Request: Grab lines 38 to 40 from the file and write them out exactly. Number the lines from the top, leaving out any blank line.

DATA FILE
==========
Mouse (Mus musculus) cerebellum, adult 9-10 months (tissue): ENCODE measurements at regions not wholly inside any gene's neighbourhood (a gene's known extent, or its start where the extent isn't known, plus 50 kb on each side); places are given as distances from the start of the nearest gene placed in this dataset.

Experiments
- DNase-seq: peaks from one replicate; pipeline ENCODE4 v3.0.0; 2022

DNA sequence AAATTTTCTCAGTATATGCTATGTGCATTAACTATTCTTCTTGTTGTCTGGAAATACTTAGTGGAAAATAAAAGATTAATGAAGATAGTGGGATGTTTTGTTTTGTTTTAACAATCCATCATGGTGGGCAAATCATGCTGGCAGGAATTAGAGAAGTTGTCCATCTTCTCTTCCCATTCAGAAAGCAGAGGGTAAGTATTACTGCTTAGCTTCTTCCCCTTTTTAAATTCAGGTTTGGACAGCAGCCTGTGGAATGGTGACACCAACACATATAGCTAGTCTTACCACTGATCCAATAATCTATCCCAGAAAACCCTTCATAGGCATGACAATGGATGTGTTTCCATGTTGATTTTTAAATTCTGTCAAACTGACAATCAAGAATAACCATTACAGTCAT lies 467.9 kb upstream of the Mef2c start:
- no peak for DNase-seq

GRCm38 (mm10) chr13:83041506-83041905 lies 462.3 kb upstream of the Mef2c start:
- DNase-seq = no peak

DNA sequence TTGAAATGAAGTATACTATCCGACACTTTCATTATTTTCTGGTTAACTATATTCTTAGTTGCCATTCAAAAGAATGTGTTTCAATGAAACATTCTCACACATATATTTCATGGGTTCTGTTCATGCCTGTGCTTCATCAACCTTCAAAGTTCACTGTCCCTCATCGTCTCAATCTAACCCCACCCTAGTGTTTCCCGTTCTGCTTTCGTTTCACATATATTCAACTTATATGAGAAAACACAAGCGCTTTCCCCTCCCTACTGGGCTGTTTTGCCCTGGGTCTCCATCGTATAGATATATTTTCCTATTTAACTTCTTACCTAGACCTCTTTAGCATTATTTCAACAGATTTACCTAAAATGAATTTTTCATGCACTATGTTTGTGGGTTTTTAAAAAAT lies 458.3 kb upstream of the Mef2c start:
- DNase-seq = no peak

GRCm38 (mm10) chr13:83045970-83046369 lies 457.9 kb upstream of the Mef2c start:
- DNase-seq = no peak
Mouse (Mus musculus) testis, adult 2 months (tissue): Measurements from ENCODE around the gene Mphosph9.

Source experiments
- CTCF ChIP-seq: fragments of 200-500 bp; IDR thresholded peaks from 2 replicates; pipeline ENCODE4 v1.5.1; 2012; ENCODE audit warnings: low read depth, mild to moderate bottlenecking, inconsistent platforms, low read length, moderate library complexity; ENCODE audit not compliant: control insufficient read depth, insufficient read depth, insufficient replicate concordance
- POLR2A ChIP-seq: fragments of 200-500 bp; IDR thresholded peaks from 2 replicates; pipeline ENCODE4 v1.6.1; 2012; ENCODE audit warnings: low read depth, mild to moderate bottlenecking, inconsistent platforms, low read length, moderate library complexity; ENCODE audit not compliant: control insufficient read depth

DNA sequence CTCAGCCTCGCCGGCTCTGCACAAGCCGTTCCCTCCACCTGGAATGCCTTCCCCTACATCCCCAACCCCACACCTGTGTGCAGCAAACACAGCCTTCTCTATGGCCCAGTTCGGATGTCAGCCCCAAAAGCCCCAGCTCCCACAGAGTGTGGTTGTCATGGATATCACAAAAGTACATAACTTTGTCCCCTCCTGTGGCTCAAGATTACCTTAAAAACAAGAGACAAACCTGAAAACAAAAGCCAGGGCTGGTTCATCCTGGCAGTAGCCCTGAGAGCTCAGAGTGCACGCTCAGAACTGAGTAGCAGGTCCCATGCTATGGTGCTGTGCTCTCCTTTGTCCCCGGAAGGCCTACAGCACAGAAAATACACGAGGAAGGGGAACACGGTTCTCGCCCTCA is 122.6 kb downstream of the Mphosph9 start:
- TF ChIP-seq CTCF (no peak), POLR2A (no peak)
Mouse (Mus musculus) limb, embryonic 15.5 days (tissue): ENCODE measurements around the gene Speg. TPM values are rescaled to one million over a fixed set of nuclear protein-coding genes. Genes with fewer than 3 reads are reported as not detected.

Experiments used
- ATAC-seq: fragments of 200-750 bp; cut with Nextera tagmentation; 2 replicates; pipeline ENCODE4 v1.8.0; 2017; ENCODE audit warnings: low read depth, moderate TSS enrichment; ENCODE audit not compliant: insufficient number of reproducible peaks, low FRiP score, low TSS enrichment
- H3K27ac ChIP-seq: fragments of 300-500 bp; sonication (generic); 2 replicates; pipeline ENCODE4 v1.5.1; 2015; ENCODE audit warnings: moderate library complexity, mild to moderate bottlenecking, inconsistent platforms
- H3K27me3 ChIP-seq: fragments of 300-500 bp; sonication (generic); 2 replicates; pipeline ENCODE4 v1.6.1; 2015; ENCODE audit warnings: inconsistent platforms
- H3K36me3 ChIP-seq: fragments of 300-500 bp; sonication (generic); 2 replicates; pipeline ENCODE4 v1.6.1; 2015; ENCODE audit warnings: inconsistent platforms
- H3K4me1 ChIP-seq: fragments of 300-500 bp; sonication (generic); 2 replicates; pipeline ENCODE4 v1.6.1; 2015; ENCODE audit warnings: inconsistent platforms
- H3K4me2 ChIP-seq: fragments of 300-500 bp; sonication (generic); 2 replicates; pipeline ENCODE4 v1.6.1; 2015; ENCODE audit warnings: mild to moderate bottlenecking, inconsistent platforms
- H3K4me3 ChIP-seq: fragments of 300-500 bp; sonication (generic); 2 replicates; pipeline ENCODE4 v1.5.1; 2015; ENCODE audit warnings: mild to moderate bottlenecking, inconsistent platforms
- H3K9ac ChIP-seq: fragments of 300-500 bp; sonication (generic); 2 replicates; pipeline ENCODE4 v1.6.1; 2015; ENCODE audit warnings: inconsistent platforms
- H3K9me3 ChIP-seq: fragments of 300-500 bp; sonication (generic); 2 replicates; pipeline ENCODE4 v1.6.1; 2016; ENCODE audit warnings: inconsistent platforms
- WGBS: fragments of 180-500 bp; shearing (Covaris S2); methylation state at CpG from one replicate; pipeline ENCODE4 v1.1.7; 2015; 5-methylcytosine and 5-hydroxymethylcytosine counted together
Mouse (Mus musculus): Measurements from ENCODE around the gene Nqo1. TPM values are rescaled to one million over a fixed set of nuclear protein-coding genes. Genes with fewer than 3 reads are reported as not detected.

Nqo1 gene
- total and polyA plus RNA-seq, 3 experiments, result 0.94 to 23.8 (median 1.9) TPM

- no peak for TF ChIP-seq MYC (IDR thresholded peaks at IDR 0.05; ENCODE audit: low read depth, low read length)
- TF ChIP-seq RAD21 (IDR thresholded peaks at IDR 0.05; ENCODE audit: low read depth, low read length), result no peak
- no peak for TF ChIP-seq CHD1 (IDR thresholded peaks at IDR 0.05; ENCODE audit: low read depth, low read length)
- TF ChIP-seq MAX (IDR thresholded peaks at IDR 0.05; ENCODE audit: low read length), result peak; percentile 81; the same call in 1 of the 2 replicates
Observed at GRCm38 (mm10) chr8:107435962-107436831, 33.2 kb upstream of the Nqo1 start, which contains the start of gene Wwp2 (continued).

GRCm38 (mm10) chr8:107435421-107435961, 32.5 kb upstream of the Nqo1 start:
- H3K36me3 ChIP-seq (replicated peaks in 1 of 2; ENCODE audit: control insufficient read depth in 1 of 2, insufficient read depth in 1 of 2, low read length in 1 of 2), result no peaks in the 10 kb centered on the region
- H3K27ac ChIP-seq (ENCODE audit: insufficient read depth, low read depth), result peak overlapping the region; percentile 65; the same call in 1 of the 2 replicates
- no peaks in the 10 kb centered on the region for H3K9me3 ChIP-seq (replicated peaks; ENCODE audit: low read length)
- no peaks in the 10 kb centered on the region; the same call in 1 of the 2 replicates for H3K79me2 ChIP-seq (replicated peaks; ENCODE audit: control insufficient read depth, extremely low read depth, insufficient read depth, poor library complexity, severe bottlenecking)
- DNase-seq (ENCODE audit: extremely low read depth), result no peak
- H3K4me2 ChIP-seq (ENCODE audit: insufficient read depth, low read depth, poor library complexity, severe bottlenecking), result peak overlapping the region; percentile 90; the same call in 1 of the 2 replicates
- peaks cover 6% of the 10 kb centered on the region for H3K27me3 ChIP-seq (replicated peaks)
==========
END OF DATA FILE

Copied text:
GRCm38 (mm10) chr8:107435421-107435961, 32.5 kb upstream of the Nqo1 start:
- H3K36me3 ChIP-seq (replicated peaks in 1 of 2; ENCODE audit: control insufficient read depth in 1 of 2, insufficient read depth in 1 of 2, low read length in 1 of 2), result no peaks in the 10 kb centered on the region
- H3K27ac ChIP-seq (ENCODE audit: insufficient read depth, low read depth), result peak overlapping the region; percentile 65; the same call in 1 of the 2 replicates